Patient-derived iPSC-cerebral organoid modeling of the 17q11.2 microdeletion syndrome establishes CRLF3 as a critical regulator of neurogenesis

Michelle L. Wegscheid, Corina Anastasaki, Kelly A. Hartigan, Olivia M. Cobb, Jason B. Papke, Jennifer N. Traber, Stephanie M. Morris, David H. Gutmann

Research output: Contribution to journalArticlepeer-review

3 Scopus citations

Abstract

Neurodevelopmental disorders are often caused by chromosomal microdeletions comprising numerous contiguous genes. A subset of neurofibromatosis type 1 (NF1) patients with severe developmental delays and intellectual disability harbors such a microdeletion event on chromosome 17q11.2, involving the NF1 gene and flanking regions (NF1 total gene deletion [NF1-TGD]). Using patient-derived human induced pluripotent stem cell (hiPSC)-forebrain cerebral organoids (hCOs), we identify both neural stem cell (NSC) proliferation and neuronal maturation abnormalities in NF1-TGD hCOs. While increased NSC proliferation results from decreased NF1/RAS regulation, the neuronal differentiation, survival, and maturation defects are caused by reduced cytokine receptor-like factor 3 (CRLF3) expression and impaired RhoA signaling. Furthermore, we demonstrate a higher autistic trait burden in NF1 patients harboring a deleterious germline mutation in the CRLF3 gene (c.1166T>C, p.Leu389Pro). Collectively, these findings identify a causative gene within the NF1-TGD locus responsible for hCO neuronal abnormalities and autism in children with NF1.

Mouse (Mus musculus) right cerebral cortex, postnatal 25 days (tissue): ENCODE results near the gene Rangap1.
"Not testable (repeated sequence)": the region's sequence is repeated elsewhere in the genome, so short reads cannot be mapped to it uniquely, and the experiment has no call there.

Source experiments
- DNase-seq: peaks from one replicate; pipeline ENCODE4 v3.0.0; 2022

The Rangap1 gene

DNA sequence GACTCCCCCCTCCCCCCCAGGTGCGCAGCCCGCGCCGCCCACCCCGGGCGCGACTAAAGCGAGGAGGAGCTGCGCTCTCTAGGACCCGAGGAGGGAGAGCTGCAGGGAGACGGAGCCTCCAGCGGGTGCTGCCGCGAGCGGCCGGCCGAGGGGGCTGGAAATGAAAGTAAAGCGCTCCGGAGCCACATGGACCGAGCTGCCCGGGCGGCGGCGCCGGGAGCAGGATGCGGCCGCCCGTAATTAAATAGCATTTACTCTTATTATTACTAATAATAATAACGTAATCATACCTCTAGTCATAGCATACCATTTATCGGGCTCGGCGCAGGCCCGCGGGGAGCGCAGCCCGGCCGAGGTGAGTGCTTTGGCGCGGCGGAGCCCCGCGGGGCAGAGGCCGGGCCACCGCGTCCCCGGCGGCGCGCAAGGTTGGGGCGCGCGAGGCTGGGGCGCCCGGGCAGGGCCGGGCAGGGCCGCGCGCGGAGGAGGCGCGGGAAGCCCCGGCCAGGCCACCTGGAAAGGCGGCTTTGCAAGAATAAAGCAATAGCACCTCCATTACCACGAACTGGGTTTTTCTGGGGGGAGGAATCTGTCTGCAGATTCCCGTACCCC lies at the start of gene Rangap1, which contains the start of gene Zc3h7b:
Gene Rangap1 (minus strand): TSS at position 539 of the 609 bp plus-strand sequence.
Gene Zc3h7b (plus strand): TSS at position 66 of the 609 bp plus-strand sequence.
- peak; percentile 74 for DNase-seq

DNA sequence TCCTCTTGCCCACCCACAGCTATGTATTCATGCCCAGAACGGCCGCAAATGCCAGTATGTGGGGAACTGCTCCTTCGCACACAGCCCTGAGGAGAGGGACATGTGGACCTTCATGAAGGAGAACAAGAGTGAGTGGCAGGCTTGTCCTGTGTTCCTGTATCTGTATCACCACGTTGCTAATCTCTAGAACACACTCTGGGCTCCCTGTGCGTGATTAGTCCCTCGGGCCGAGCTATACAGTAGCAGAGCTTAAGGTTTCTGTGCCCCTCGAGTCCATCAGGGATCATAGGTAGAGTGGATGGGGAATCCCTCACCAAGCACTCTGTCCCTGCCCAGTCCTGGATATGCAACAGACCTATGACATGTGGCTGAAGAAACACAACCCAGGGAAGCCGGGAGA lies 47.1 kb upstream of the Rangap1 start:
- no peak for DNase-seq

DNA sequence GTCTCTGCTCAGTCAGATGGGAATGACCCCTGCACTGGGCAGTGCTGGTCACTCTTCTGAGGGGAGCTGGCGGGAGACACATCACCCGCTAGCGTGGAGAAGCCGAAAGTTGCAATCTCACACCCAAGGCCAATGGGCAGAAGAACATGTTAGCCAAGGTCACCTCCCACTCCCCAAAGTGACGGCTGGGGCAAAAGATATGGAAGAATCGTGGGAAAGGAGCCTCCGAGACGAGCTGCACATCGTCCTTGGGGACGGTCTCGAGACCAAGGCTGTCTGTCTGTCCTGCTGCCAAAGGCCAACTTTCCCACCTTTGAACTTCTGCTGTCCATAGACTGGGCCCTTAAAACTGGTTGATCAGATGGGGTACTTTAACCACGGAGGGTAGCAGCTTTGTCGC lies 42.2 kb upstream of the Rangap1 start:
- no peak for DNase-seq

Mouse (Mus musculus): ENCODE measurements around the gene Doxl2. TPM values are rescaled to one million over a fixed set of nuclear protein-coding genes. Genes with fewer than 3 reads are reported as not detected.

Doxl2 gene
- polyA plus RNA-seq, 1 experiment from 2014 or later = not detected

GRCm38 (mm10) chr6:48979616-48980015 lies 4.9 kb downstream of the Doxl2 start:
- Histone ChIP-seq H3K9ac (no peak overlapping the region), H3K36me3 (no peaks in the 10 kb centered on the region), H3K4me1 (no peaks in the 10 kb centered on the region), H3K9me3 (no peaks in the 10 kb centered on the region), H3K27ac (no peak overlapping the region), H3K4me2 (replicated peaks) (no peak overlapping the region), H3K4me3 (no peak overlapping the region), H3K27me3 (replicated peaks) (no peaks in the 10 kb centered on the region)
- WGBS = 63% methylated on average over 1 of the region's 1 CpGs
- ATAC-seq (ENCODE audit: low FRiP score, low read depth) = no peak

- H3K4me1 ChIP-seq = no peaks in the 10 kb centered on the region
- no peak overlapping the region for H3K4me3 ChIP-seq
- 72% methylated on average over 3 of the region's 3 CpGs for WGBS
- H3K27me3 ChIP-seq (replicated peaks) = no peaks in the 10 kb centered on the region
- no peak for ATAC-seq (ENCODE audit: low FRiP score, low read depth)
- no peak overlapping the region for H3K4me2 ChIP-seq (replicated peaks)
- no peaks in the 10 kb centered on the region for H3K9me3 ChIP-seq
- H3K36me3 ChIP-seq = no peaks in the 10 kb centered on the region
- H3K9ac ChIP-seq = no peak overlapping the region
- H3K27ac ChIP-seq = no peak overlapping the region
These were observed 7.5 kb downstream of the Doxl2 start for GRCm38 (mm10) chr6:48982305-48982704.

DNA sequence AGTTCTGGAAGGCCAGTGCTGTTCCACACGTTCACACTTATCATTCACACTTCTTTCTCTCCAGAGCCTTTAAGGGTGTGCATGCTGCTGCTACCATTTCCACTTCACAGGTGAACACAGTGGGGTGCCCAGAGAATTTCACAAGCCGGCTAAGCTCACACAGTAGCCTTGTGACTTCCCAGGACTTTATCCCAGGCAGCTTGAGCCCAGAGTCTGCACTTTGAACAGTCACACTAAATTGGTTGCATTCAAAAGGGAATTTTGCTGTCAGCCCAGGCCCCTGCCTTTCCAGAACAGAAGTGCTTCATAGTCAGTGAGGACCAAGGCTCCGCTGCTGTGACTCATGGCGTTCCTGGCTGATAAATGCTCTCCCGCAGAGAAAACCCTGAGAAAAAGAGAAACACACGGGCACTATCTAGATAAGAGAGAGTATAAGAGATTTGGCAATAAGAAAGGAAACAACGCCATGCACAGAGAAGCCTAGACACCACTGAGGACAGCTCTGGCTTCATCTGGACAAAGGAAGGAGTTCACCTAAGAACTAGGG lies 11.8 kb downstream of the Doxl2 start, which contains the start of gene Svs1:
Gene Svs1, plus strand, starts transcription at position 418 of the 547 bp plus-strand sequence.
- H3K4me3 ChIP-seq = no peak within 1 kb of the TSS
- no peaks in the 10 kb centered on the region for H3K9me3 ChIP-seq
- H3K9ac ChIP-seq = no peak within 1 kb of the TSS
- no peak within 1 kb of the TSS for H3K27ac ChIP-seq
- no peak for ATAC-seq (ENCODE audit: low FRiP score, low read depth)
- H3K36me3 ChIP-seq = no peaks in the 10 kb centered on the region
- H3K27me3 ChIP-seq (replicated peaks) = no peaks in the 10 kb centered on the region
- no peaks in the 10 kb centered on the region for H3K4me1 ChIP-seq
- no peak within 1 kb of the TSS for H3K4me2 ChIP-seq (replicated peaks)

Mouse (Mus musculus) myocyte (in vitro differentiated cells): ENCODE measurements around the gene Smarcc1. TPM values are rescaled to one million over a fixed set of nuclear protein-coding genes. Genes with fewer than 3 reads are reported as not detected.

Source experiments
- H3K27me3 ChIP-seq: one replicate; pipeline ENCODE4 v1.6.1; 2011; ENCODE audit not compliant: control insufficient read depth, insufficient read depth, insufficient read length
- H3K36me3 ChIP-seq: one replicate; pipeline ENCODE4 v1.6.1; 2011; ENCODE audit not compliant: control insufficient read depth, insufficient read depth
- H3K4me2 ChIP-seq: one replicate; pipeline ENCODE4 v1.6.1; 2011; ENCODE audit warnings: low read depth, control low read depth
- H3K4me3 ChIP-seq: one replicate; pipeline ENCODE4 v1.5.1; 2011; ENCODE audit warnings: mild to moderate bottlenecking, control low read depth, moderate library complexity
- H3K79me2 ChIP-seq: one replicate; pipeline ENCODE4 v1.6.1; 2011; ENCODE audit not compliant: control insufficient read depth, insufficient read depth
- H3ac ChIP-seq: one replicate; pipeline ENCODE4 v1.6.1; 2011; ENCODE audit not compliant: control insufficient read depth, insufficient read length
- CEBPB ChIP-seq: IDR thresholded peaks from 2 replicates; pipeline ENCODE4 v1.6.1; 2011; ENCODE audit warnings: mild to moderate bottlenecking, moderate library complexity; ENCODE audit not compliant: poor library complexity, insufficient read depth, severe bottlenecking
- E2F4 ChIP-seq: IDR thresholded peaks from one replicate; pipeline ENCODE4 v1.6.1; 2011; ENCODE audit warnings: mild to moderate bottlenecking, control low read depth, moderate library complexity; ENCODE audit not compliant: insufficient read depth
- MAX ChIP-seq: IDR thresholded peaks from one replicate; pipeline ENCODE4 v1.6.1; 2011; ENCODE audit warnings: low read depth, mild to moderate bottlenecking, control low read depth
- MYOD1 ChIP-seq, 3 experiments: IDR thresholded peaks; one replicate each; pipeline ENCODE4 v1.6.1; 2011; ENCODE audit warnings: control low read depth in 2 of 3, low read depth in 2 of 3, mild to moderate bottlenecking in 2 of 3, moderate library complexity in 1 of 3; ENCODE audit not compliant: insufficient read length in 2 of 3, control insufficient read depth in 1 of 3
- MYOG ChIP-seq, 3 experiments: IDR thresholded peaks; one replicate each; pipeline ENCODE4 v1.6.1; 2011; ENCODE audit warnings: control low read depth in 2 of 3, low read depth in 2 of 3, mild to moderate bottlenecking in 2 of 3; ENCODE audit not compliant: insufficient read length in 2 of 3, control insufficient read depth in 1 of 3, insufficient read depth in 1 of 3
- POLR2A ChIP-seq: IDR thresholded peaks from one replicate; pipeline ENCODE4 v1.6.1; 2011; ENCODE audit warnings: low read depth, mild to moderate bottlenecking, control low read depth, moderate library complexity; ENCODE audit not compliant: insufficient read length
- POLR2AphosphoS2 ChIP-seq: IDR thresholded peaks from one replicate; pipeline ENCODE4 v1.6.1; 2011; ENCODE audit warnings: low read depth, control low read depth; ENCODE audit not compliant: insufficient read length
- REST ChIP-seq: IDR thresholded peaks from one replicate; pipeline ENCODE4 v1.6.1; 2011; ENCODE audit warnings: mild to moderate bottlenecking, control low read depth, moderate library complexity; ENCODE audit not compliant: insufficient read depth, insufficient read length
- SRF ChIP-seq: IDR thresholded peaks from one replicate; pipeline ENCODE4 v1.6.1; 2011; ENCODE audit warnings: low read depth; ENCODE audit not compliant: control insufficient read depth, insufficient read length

Original languageEnglish
Article number109315
JournalCell Reports
Volume36
Issue number1
DOIs
StatePublished - Jul 6 2021

Keywords

  • CRLF3
  • RAS
  • autism
  • brain development
  • cerebral organoids
  • human induced pluripotent stem cells
  • intellectual disability
  • microdeletion
  • neurofibromatosis type 1
  • neurons

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